No employer is immune from being struck by a disaster, whether natural or man-made. Hurricanes, earthquakes, floods, fires, and workplace violence are just a few examples of disasters that happen all too frequently and often without sufficient warning. For HR, disasters pose different sets of responsibilities both before and after. Before a disaster, there is planning that goes into making sure that your employees will be safe and the business experiences the least amount of disruption as possible. This requires advanced planning ? having a good communications policy and system in place, reviewing your current policies to make sure they anticipate the post-disaster work environment the best they can, periodic disaster planning drills, and more.
In the wake of a disaster there are also “real time” decisions that HR will be required to make. Furthermore, maintaining employee safety and well being and bringing the business back to its pre-disaster level of operations as quickly and safely as possible are crucial considerations. Your ability to accomplish these objectives, however, will in part depend on the policies and procedures you put in place before the disaster hits as well as requirements that you may not be as familiar with that are contained within the regulations you are accustomed to working with every day. From unfamiliar wage-hour and FMLA requirements to privacy laws, workers’ comp, plant closing laws, and everything between, HR may now be in uncharted waters.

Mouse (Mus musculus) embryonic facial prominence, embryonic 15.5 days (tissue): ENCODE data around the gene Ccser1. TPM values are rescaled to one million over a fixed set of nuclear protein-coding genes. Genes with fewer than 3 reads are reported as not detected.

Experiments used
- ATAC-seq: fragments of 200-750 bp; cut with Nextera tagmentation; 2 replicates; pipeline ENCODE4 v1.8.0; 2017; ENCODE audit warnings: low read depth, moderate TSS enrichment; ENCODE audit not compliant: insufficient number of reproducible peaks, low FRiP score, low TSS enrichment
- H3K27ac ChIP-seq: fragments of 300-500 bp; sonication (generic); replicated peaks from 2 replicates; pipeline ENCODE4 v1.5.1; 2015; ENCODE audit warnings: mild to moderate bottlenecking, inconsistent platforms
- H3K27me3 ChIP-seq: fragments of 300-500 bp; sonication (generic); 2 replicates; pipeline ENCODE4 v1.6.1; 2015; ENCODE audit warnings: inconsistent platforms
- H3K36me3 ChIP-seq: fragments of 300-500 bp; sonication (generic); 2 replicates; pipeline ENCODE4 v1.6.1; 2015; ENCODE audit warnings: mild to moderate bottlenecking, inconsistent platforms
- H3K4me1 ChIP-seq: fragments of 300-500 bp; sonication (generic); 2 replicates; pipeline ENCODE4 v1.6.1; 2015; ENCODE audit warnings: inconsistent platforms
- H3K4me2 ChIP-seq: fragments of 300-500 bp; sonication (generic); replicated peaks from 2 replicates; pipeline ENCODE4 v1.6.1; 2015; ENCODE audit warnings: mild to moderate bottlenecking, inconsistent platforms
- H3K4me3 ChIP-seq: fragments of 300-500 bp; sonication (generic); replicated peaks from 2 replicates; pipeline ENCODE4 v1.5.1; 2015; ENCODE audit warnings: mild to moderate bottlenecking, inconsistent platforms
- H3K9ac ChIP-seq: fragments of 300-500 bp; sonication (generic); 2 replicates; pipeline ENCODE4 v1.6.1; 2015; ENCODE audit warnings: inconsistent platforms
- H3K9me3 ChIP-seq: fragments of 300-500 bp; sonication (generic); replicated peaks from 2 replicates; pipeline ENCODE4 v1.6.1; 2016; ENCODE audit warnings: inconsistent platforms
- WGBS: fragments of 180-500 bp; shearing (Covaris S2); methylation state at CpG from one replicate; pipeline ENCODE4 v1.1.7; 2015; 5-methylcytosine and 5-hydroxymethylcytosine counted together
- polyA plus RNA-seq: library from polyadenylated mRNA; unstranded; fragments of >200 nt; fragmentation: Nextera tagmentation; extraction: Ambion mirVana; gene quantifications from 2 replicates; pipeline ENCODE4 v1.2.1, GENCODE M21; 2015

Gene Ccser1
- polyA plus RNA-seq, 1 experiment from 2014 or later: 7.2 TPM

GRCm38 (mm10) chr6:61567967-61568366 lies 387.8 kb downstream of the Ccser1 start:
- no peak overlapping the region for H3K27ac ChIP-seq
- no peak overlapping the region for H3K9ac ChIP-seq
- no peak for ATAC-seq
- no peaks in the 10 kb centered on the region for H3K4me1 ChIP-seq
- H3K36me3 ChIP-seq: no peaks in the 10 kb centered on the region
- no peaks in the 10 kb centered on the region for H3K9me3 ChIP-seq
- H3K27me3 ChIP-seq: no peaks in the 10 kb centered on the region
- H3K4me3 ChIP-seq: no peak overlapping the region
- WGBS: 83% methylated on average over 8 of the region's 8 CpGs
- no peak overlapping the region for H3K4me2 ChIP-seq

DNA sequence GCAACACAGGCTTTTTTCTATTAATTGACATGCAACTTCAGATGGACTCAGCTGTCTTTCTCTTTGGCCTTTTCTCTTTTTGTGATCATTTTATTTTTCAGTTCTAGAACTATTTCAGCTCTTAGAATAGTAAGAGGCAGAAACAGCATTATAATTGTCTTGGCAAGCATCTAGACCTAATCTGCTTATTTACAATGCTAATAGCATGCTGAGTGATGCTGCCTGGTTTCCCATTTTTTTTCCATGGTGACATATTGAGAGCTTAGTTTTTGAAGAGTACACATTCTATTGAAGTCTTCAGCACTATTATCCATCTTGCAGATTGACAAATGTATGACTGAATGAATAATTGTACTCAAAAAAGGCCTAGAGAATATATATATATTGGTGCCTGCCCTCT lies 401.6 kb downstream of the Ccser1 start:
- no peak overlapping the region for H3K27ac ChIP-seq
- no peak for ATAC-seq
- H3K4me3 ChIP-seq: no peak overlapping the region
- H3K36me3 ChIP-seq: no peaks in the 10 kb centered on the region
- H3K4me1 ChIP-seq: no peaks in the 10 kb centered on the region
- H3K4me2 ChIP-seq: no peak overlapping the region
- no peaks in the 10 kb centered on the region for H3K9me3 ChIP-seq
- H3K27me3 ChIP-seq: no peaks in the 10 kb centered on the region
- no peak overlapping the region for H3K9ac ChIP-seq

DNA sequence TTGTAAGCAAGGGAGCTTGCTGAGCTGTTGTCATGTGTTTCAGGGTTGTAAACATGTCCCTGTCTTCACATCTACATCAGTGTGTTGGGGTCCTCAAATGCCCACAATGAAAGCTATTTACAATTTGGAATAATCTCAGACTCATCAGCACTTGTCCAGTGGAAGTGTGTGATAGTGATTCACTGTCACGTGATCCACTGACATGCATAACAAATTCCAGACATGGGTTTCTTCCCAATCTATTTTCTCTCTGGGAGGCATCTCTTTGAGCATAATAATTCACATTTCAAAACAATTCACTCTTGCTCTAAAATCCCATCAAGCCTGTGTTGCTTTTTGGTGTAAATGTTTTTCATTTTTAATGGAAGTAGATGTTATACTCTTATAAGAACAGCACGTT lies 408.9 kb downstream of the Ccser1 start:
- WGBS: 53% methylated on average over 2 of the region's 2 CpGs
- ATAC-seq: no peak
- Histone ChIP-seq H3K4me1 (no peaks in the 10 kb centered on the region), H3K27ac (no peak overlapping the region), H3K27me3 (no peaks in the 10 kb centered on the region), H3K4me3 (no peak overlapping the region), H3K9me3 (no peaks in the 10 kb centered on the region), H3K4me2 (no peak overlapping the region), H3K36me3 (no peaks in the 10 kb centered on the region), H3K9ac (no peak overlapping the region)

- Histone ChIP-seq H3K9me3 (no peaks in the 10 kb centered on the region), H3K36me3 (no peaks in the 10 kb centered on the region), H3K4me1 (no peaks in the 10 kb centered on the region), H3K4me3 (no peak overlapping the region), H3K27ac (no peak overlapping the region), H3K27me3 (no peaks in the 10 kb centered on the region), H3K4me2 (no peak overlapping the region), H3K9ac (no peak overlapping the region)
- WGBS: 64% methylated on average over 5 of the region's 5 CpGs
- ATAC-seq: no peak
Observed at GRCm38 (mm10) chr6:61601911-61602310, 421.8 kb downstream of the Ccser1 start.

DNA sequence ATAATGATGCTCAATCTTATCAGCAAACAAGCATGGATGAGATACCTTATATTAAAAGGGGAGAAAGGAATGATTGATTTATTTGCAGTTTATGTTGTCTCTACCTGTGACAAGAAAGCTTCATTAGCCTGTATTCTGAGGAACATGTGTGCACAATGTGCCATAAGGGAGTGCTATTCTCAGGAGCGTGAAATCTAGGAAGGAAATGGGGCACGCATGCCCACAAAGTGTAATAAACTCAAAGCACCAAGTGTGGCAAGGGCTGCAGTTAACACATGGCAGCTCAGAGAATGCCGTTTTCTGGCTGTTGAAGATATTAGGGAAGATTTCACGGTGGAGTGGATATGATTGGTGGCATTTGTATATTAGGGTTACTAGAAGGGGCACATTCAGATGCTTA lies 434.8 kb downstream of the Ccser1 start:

Please join C.R. Wright, attorney at law, as he reviews step-by-step what HR should do to prepare for a potential disaster as well as offers explanations of the regulatory issues you’ll likely be dealing with afterwards. Understanding what these rules are before a disaster happens should be helpful in establishing policies and procedures that will stand up to the challenges you may face after one has struck.
WHAT YOU’LL LEARN
Just a sampling of the many practical tips you’ll take away:
- Review what policies you should have in place before a disaster takes place, including:
- Leave and attendance, vacation and paid time-off, telecommuting, etc.
- Understanding what to include in your disaster communications policy and system
- Discussing the value of disaster preparedness planning
- Review the regulatory questions that may come into play during a post- disaster recovery period, including requirements relating to:
- Wage-hour requirements
- Unemployment compensation
- Retirement plans
- COBRA issues
- NLRB considerations
- Workers’ comp
- Plant closing laws
- Consider the makeup of a disaster planning team, setting up communications procedures with public agencies, periodic reviews of your disaster response and recovery plan, etc.
- Review frequently asked questions relating to:
- Wage-hour issues, lost time records
- Overtime pay
- Volunteering to work
- Continuing to pay workers who are not working
- Vacation pay
- Travel time
- AND MUCH MORE!
YOUR CONFERENCE LEADER
Your conference leader for “Disaster Preparedness: HR Responsibilities Both Before and After a Disaster Strikes, Step-by-Step Review” is C.R. Wright. C.R. is a partner in the Atlanta office of Fisher & Phillips LLP. C.R.’s practice includes advising clients on general labor and employment issues, handling employment-related litigation, and presenting training seminars for managers and supervisors. He also handles OSHA inspections, affirmative action audits, charges of discrimination, and wage and hour investigations. C.R. served as editor-in-chief of the Georgia State Law Review while in law school, and prior to joining Fisher and Phillips LLP, he worked in human resources for Lockheed Corporation. He also was a police officer for seven years with the Cobb County Police Department, Cobb County, Georgia where is attained the rank of Sergeant. C.R. earned his J.D. from Georgia State University College of Law, Atlanta, Georgia.